- Melt 1/3 of the chocolate: Place 1/3 of the chocolate into a heat-proof bowl. Fill the saucepan with a few inches of water and bring to a simmer. Remove from heat and set the bowl of chocolate over the water. Let the chocolate stand without stirring until nearly melted, then stir until smooth. Remove the heatproof bowl from the saucepan and place it on a towel near your work surface.
- Prepare the cup liners: While the chocolate is melting, arrange the muffin cup liners on a baking sheet.
- Fill the cup liners with a layer of chocolate: Use a spoon to scoop up a small amount of chocolate and drizzle it into the cup liners. Use the back of the spoon to gently smooth the chocolate into a thin layer (roughly 1/8-inch thick, but no need to get exact about it!) on the bottom of the cup. Repeat with all the remaining liners.
- Let the bottom chocolate layer set: If your house is chilly, the first cups will already be setting by the time you finish the last ones. To speed things along, you can place the baking sheet of cups in the fridge for a few minutes. Wait until the chocolate is firm before continuing with the next steps.
- Prepare the peanut butter filling: While the chocolate is setting, begin preparing the filling. For large peanut butter cups, scoop slightly mounded teaspoons of filling and shape them into thick disks with your fingers. For smaller peanut butter cups, use a scant 1/2 teaspoon to scoop the dough. The disks should be nearly the diameter of the cup with just a little space left around the edge.
- Place the peanut butter filling in the cups: Once the chocolate has set, transfer the disks of peanut butter to the cups.
- Melt the remaining chocolate: Scoop 1/4 cup of the remaining chocolate and set it aside. Transfer the rest of the chocolate into the heatproof bowl (if there is any chocolate remaining from lining the cups, it's fine to leave it in the bowl). Bring the water in the saucepan back to a simmer. Remove the pan from heat and place the bowl of chocolate over the water. Let the chocolate stand without stirring until nearly melted, then stir until smooth.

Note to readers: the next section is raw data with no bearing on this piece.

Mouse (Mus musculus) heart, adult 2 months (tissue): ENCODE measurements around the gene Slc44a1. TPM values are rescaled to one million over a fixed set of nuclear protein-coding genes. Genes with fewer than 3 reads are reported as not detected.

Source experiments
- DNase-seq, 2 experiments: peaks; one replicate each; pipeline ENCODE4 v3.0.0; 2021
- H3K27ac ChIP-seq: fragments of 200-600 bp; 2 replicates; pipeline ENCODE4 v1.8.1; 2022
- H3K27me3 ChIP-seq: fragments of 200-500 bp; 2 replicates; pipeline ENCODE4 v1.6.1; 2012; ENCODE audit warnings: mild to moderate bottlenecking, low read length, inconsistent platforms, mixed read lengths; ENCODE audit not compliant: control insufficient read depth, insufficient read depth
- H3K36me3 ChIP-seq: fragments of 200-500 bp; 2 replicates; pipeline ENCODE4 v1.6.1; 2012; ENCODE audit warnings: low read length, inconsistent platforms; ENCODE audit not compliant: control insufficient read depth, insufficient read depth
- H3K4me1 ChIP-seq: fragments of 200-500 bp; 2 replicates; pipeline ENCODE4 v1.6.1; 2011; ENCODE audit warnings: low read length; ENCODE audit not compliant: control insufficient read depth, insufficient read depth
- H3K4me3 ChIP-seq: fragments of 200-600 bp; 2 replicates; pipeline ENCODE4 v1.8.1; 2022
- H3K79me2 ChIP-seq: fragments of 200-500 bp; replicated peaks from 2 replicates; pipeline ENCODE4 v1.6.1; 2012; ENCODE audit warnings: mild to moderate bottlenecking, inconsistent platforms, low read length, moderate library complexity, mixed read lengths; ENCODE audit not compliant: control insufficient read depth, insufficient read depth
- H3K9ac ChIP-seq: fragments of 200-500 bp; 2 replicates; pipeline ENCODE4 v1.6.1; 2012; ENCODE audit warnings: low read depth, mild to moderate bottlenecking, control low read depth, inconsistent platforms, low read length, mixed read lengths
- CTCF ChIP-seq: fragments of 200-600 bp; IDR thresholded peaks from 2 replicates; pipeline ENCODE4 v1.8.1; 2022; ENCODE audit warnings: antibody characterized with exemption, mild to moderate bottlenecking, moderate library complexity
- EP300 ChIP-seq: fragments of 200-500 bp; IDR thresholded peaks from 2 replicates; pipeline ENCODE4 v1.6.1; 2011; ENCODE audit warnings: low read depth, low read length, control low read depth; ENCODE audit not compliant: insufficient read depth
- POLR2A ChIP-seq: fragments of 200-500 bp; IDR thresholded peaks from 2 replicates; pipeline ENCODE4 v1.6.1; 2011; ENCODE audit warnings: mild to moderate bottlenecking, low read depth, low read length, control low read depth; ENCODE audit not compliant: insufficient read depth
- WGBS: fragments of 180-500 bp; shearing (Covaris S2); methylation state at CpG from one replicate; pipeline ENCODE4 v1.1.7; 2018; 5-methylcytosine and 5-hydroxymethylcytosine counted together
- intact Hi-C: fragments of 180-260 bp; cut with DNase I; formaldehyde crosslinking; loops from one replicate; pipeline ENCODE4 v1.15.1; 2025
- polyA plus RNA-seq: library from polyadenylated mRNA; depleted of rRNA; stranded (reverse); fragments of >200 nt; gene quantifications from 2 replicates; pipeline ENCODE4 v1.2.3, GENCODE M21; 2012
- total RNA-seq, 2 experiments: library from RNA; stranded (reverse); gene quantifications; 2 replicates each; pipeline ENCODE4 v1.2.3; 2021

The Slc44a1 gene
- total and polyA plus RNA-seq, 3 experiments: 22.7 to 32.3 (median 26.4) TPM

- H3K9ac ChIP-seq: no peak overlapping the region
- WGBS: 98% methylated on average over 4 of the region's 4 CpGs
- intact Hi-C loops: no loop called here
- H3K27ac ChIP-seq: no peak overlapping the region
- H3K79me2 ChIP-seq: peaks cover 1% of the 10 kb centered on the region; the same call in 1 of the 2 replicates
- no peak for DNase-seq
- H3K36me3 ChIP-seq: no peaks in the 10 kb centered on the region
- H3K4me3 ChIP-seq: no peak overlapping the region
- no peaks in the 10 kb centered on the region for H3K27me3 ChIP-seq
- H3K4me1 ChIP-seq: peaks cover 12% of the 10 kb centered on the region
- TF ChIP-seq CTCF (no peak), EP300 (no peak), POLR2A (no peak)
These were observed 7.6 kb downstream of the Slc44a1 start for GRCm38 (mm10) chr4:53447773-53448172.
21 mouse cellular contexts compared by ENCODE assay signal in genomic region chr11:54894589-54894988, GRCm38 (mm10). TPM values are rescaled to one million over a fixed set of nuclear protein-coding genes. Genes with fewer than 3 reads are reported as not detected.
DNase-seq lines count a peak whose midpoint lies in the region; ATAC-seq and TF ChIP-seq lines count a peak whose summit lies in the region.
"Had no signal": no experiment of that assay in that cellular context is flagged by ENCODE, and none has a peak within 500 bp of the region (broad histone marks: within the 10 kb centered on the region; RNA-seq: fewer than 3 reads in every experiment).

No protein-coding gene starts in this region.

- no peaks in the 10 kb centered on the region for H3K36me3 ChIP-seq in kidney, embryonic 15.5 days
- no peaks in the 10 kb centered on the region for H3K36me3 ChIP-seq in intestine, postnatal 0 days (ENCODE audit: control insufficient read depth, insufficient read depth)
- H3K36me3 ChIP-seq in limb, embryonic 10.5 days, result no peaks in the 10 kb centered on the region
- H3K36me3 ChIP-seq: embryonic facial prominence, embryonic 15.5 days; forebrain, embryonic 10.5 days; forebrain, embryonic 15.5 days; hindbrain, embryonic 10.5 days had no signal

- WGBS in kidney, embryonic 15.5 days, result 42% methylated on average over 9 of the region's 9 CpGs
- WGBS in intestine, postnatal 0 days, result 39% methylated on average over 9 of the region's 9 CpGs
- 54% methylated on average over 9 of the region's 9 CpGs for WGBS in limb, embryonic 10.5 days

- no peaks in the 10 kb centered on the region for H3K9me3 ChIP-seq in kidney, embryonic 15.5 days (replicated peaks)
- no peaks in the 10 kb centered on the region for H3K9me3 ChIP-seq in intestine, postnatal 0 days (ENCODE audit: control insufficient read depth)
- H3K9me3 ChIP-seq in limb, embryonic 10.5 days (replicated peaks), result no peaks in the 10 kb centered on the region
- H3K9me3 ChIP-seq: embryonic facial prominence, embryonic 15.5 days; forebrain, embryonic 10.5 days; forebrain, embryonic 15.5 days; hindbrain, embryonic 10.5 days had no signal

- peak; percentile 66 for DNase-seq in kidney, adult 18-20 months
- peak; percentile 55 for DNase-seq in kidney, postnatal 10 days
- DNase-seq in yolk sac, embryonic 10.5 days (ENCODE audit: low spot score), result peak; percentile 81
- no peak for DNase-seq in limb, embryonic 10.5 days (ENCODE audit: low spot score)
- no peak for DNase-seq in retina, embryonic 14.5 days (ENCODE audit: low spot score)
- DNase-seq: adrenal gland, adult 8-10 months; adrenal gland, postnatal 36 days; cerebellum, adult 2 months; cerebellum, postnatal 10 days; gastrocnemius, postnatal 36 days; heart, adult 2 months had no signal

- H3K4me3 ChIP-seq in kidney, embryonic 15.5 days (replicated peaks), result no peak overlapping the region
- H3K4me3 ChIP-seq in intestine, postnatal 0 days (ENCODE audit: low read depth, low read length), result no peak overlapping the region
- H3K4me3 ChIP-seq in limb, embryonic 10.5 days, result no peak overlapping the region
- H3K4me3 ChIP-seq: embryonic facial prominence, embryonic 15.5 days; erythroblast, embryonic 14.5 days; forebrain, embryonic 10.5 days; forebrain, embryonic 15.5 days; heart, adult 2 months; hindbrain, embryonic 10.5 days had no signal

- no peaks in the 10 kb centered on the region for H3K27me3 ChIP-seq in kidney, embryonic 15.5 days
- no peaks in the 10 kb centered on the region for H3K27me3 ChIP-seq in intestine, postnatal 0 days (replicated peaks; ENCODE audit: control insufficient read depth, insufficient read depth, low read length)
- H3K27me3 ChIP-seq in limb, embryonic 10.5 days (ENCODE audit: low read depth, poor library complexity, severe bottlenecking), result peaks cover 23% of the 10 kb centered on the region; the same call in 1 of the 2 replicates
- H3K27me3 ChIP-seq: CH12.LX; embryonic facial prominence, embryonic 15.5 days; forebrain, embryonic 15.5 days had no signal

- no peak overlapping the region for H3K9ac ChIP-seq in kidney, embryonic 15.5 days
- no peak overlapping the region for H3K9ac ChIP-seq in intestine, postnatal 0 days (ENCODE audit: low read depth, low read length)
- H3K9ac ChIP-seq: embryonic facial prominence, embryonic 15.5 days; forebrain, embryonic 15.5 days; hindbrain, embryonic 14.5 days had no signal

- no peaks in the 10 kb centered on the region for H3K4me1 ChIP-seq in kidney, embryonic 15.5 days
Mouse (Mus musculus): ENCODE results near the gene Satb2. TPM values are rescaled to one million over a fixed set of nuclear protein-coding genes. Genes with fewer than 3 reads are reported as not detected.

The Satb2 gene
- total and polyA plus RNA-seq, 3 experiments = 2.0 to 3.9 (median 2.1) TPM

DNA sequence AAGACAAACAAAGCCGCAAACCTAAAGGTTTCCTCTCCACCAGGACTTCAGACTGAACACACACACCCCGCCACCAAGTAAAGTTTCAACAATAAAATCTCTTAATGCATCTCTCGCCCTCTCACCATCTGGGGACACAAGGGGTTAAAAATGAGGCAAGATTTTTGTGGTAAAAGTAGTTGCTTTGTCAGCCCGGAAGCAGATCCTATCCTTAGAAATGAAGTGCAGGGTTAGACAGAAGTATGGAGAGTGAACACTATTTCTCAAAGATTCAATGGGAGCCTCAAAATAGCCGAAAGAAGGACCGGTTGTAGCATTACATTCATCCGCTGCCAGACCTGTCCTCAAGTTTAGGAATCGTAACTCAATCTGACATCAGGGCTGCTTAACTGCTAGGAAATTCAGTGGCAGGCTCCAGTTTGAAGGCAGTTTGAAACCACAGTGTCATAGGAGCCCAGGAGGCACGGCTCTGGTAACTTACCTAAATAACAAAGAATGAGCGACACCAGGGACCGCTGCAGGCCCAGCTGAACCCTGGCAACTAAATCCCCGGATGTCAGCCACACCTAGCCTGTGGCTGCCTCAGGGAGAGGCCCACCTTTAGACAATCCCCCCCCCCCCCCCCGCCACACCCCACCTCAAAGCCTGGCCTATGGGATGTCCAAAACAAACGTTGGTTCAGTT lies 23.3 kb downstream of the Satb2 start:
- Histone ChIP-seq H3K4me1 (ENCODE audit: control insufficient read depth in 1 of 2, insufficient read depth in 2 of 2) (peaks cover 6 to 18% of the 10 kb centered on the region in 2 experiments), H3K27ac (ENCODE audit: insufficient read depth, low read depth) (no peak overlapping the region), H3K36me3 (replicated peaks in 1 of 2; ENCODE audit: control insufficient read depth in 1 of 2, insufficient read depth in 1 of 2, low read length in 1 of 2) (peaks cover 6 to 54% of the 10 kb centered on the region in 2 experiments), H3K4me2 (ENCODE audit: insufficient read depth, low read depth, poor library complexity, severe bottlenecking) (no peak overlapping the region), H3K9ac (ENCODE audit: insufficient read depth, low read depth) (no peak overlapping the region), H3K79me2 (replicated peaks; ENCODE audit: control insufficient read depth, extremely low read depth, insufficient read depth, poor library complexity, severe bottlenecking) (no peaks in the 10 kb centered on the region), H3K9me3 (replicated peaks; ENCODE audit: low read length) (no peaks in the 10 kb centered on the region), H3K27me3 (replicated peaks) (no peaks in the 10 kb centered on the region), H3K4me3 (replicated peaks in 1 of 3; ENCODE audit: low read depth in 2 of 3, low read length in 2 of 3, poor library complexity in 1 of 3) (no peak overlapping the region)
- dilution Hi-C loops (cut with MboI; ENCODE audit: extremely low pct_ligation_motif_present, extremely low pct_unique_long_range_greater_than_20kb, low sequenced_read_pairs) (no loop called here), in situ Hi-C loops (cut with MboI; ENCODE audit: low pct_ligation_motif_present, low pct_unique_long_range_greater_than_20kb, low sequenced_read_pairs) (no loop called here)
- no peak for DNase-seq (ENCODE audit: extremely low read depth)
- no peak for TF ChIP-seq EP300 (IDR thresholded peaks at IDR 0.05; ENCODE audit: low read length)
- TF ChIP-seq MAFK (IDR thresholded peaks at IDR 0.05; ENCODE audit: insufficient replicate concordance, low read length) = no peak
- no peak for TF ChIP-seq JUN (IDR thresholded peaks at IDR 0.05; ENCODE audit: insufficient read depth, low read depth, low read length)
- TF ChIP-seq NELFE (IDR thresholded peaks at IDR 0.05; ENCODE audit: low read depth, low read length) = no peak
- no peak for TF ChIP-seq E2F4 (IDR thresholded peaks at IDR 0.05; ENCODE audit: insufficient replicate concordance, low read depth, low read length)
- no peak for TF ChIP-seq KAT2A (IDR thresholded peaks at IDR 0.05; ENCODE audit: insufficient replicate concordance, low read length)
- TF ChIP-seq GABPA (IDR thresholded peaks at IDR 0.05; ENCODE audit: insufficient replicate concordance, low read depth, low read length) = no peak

- Temper the chocolate: Remove the heatproof bowl from the saucepan and place it on a towel near your work surface. Add the reserved 1/4 cup of chocolate to the bowl and stir until smooth. Your chocolate is now effectively tempered. If it becomes too thick to pour as you are making the candies, place it over the saucepan of warm water for a few seconds, stir, and continue. (For more detailed tempering instructions, see How to Temper Chocolate Without a Thermometer)
- Finish the candies: Scoop a generous spoonful of chocolate and drizzle it over the peanut butter filling. Use the back of the spoon to gently spread the chocolate around the filling and smooth the top. Repeat with all the remaining candies.
- Let the peanut butter cups set: Set the tray of peanut butter cups somewhere cool until the chocolate has fully set and the tops are dry, then you can transfer the candies to a container for storage. Remove the paper wrappers before serving.
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(Image credits: Emma Christensen)